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Los Angeles and San Francisco Advertising Portrait Photographer Marc Olivier Le Blanc, Advertising, Editorial and Lifestyle.

Rebecca Blasband’s “Here” 

Los Angeles and San Francisco Advertising Portrait Photographer Marc Olivier Le Blanc, Advertising, Editorial and Lifestyle.

URL: https://www.beckyblasband.com/here/

Few albums are able to capture the identity of an artist as well as Rebecca Blasband’s Here does. Released mid-November of this year, Here is an anthological, wide-reaching LP from an artist who wowed critics and audiences 20 years ago with her first album RAPT and left an indelible imprint on indie rock as a result. Blasband doesn’t hold anything back from us on this album – she’s raw, real and empowered from the moment we enter the piano-clad harmonies of “Love Is” all the way through to the haunting acoustic salvo that concludes the record in “Long Distance Love Affair.” Thanks to the glistening production quality, there’s nothing to get between us and her vulnerable lyricism, which is as cutting as freshly sharpened sword.

Songs like “Ghost Song,” “Walking on Water” and the title track are full of searing emotion that isn’t restricted to the tone of the music for even a second. The passion in the instruments bleeds into her crooning, which is crushing in the master mix. Even in more rock-leaning songs like “Gotta Work It Out,” which is decidedly more patient than “Walking on Water,” there’s no escaping the powerful vocal that she belts out around every twist and turn in the rhythm.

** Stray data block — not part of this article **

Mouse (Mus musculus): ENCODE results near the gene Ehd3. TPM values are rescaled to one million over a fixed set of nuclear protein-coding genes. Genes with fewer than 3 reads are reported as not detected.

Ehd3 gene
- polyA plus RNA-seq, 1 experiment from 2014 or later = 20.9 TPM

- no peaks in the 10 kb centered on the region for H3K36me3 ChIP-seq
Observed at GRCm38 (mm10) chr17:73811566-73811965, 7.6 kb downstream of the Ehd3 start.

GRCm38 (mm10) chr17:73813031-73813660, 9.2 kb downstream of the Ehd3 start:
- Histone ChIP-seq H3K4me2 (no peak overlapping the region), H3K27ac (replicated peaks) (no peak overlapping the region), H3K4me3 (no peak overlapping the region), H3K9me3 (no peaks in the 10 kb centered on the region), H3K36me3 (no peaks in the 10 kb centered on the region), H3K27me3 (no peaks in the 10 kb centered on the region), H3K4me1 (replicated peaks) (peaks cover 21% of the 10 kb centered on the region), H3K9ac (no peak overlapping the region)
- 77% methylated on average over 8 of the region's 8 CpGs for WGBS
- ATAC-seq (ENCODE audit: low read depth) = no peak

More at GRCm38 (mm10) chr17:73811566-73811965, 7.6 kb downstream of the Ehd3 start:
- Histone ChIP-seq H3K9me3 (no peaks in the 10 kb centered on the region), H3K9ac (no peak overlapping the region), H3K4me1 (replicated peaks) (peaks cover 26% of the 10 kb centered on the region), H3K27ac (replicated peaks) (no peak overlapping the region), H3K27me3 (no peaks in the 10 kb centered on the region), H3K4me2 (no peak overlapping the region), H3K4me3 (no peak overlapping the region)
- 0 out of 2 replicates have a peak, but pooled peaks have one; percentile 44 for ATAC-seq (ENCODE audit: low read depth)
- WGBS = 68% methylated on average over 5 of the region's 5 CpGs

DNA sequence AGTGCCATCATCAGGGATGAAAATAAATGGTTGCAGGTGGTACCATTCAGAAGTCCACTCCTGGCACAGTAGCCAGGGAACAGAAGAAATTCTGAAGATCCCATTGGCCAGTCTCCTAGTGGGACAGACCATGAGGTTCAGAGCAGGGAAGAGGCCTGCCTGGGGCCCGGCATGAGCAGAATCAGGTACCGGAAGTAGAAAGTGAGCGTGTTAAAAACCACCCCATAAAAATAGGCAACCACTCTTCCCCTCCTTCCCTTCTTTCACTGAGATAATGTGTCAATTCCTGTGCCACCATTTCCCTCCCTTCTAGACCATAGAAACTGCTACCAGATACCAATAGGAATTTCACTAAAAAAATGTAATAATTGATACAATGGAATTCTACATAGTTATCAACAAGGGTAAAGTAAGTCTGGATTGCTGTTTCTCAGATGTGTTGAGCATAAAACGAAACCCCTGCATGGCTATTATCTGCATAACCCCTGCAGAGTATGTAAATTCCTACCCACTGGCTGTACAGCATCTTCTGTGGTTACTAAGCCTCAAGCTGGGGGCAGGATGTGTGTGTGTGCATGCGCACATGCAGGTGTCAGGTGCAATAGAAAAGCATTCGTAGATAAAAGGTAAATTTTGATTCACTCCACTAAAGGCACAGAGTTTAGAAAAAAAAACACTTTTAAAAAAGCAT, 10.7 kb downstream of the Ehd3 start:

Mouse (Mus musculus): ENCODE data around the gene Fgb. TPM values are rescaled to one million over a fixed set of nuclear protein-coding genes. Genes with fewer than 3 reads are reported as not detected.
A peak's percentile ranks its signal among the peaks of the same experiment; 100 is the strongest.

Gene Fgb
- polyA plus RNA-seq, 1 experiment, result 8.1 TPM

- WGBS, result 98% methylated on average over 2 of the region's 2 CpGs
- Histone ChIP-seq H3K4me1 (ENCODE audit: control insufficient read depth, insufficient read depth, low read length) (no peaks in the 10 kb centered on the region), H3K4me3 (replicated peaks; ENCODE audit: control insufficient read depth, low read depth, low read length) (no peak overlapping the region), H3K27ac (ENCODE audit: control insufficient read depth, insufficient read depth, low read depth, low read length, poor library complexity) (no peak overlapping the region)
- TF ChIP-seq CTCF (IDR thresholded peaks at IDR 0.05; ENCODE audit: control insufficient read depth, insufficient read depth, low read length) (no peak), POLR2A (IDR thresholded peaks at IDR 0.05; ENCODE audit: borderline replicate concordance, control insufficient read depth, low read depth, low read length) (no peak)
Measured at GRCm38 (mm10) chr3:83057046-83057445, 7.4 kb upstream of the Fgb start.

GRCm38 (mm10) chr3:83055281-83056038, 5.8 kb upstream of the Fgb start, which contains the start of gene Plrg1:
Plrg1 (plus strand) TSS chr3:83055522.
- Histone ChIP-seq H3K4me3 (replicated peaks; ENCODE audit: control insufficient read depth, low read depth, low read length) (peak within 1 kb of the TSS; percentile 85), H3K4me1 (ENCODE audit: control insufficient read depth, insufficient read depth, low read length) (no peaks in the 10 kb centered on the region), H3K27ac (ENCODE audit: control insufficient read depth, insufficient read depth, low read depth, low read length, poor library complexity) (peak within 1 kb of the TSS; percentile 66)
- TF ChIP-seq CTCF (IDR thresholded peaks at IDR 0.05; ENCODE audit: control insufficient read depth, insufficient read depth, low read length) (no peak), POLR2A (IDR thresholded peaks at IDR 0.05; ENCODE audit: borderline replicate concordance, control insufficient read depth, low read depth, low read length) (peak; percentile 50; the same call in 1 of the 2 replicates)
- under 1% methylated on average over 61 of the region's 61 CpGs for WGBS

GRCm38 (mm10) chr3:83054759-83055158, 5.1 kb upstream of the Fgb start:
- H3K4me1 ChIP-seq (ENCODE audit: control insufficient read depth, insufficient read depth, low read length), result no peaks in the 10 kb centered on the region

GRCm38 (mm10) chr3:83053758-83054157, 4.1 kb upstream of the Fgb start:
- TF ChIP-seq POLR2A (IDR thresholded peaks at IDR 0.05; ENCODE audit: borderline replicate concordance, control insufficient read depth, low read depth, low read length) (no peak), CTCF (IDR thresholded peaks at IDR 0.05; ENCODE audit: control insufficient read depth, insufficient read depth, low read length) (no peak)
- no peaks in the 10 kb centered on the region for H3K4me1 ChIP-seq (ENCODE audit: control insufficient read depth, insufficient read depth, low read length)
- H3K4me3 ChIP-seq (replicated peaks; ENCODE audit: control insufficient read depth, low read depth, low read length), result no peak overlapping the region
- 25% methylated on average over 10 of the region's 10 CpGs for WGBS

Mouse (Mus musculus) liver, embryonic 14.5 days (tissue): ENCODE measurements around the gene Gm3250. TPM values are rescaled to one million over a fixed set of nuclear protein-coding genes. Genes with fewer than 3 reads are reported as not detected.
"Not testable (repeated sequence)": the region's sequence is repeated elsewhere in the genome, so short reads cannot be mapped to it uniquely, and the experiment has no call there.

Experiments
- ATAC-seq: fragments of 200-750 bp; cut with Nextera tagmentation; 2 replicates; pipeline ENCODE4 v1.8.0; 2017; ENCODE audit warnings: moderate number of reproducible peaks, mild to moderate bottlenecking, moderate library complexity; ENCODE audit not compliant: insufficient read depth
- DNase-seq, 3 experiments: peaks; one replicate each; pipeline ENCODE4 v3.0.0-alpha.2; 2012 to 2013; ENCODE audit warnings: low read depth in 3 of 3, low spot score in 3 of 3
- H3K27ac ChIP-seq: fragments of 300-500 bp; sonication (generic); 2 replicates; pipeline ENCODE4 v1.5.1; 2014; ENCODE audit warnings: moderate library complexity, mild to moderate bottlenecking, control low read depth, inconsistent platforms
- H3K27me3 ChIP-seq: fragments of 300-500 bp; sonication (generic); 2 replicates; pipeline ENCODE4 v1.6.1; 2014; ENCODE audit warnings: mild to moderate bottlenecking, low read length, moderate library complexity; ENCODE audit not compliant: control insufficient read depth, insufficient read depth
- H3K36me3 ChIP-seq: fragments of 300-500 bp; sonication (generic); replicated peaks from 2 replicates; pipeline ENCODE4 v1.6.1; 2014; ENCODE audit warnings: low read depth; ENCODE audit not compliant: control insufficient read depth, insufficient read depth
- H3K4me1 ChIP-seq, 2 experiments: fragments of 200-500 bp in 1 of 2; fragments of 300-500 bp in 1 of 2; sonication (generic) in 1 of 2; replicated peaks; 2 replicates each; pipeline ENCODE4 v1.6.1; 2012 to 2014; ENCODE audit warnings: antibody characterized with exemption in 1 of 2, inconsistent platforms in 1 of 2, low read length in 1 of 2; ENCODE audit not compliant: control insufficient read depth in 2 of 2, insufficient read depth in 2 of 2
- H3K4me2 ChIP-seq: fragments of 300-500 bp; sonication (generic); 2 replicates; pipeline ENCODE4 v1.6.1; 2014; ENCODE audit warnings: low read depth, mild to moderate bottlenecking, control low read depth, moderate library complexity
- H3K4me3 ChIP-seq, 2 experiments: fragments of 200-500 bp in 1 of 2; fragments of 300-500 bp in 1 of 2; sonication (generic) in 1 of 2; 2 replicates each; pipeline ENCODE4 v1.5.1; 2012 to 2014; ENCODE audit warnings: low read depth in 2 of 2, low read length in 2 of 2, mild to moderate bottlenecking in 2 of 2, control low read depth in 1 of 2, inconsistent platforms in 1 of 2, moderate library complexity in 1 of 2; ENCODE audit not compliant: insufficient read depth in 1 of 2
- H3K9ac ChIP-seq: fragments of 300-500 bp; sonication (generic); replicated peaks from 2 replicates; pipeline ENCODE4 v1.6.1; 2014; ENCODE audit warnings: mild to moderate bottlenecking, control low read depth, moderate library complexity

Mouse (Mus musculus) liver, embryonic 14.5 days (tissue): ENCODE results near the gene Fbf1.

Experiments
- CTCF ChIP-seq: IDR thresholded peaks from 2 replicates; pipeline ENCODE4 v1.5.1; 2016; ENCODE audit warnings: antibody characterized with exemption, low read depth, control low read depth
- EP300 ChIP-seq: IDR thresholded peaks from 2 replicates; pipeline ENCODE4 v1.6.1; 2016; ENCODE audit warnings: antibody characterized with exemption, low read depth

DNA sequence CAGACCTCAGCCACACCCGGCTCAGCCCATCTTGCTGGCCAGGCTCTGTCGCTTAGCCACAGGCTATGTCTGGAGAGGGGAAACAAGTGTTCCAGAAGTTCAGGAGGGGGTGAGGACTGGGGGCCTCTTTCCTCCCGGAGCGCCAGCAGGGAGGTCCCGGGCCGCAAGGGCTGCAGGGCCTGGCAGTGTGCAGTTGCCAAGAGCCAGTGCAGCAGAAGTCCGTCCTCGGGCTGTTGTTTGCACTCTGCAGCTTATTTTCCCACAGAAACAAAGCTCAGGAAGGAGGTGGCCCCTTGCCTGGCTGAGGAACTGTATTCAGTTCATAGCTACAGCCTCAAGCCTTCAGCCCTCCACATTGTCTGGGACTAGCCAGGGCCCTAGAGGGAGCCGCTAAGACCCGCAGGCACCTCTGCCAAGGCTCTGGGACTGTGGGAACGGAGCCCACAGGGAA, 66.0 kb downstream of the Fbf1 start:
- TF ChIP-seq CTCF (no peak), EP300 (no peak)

The melodies in Here are larger than life, which is something when you consider that the vast majority of these tracks are steeped in acoustic guitars and plaintive percussion. “Fool’s Heaven” is one of the more eccentric songs on the record, but it centers exclusively on its crunchy, melodic chorus that lurks around the beat like a thief in the night. “Those Happy Days” has a very midcentury pop kind of feel to it, and instead of focusing on the hollow reverberations of the strings, we become enraptured with Blasband’s slick singing, which bonds to the tempo as if it were covered in super glue.

You don’t have to be an expert on recording practices to appreciate how amazingly well produced Here is. Every little detail in these songs is given a unique varnishing that differs from what we find in the next track. The gothic sway of “Who the Hell is Peter Brown?” is accentuated by the mix of the organ and the bass, which battle with each other as we descend into the slinky chorus. The police sirens that start us off in “Target” would be particularly jarring if you listened to this record while driving down the highway – everything is so clean and clear that it’s like the music is being performed live.

Enchanting lyrics that discuss love, life and personal convictions are met with music that is at once both beautiful and tortured; simply put, Here isn’t a one dimensional record by any stretch of your imagination. There’s countless waves of emotional expression coming at us from every corner of this album, but Rebecca Blasband never approaches us from a place of self-righteousness or egotism. She’s a storyteller in the purist sense of the term, and in her new record she gives us one of the most impactful collections of material that she ever has. This is a big moment for her, but it’s an even bigger moment for this year’s otherwise disappointing set of new LPs.

AMAZON: https://www.amazon.com/Here-Rebecca-Blasband/dp/B07KMHG8GD

Loren Sperry

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